5 Reasons E-Mail Isn’t Dead

Image via WeHeartIt.com

E-mail isn’t dead because the Facebook hasn’t killed it yet and that’s the truth of the matter.

I don’t get why people are in such a huff this week going on and on about how e-mail is dead, just because the Wallstreet Journal told them so. The thing is, this simply isn’t the case:

1. The letter isn’t dead either, by the way.

The same thing was said about the snail-mail letter when e-mail came out. Sure we have see stamp prices go up, but really and truly, traditional mail isn’t dead.

We haven’t reached the age of Spock or Princess Leia, even Zenon Girl of the 21st Century-esque, to beam cargo from one end of the world to the other, nor are we likely too…for at least another 100 years.

People still send out wedding invitations via traditional mail. The same goes for graduation announcements, thank you cards, specialized direct mailings etc.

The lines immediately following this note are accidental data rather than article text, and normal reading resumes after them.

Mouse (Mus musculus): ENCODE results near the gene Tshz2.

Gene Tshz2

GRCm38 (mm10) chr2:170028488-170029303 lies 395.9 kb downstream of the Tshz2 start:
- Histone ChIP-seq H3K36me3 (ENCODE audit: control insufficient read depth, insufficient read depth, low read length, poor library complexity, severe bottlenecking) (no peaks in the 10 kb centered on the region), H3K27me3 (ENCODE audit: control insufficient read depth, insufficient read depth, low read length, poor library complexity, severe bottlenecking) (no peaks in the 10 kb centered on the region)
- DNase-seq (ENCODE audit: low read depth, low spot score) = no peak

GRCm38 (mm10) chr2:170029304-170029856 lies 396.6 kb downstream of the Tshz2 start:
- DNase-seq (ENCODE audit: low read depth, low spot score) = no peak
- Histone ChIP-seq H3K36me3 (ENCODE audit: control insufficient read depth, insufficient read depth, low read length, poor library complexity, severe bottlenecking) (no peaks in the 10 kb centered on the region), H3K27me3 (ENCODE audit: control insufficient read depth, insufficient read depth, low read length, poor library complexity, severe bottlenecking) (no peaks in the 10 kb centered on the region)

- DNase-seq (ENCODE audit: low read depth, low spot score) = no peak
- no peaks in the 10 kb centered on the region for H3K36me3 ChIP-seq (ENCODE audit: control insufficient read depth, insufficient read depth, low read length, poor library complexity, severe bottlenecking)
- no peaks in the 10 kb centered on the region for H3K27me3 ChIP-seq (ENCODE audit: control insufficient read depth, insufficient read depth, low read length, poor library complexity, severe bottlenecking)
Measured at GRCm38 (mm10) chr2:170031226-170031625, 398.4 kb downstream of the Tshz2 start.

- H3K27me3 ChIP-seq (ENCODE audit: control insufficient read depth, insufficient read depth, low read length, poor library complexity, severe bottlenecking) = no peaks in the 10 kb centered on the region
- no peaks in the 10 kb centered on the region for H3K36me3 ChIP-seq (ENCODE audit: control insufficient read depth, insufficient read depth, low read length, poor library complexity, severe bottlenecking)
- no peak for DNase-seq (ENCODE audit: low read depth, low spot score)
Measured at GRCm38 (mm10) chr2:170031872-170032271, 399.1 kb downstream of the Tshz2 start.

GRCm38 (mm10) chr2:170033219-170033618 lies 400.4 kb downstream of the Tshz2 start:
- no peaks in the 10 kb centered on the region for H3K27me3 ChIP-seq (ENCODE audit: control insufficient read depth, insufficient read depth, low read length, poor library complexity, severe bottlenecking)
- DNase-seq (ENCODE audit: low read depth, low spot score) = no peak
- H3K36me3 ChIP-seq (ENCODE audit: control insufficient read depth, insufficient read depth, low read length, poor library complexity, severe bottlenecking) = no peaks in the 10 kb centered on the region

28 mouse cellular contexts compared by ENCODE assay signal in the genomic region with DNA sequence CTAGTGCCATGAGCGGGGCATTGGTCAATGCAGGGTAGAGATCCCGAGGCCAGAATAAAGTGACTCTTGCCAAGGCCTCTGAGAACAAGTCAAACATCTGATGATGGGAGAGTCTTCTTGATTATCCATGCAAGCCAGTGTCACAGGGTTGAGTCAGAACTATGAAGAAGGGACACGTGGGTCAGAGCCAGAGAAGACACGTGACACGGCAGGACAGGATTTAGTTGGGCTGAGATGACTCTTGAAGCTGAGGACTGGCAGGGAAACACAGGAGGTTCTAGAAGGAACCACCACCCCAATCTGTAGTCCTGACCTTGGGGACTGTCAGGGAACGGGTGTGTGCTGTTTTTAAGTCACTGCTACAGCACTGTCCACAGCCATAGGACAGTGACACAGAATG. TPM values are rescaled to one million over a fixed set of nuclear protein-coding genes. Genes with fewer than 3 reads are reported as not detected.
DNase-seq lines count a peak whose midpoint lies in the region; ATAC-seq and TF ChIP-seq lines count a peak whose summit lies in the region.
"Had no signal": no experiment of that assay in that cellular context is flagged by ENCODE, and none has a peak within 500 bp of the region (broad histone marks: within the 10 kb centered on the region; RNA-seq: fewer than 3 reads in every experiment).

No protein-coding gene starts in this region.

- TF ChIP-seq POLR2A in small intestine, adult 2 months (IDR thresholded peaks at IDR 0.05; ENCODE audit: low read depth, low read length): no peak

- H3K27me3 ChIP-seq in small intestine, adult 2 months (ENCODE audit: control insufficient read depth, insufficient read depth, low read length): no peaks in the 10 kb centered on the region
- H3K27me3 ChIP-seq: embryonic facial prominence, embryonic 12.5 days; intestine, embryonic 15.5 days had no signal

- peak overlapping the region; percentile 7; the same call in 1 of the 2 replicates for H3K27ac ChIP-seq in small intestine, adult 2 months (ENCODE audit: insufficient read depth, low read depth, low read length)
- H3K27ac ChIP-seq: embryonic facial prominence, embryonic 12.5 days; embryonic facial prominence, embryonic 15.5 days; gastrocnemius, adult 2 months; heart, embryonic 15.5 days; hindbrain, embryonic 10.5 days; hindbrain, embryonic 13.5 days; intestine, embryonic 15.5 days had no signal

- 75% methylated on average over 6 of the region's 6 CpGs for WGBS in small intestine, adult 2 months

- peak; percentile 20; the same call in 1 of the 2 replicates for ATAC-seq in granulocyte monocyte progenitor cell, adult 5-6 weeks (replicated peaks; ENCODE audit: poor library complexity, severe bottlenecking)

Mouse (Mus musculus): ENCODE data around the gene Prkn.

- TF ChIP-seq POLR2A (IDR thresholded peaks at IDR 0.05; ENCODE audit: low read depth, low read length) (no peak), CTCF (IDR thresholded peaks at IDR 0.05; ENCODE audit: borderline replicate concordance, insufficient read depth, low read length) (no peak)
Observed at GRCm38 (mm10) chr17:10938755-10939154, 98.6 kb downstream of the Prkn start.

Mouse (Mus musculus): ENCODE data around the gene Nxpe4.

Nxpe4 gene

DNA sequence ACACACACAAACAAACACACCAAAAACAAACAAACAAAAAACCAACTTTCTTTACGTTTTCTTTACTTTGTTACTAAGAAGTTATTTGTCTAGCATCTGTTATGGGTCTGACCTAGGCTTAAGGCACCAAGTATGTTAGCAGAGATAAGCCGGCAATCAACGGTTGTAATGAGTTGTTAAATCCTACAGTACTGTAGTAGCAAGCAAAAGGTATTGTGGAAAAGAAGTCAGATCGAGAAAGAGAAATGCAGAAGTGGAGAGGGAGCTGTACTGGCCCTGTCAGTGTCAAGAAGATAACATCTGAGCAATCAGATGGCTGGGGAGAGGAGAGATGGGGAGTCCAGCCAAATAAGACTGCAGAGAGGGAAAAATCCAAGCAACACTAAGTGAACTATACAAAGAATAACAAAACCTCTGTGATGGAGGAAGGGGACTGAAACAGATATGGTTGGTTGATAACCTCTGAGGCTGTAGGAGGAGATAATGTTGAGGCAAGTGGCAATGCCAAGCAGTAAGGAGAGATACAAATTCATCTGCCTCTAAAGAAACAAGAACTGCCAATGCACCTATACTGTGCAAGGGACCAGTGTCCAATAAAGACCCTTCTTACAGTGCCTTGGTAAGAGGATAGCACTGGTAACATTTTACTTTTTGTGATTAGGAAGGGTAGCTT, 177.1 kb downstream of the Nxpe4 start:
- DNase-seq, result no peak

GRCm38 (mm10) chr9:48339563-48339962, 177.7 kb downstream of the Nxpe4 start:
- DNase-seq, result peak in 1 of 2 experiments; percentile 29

The traditional letter isn’t dead, it’s simply slowed down.

So let’s stop killing things, before we have to meet our maker and explain to him why we were in such a rush to commit virtual murder…literally.

Down the Rabbit Hole ©2009 =Sugarock99 via DeviantArt

2. Dear the Wallstreet Journal and other people who think that the world can communicate on Twitter…NEWSFLASH: they can’t.

Get it?

That’s what Twitter is…a newsflash, a blip, a smidgen of thoughts swirling around in cyber-space between folks who want to pass along the paths leading to information.

And why else wouldn’t it be? There are only 140 characters of allotted space.

3. Facebook hasn’t killed e-mail…

…and moreso than likely, it’s NOT going too. Sure Facebook is one of the world’s biggest countries with a population of over 300 million people, but there are still another six to seven billion people on the planet who aren’t on it and aren’t likely to join up anytime soon.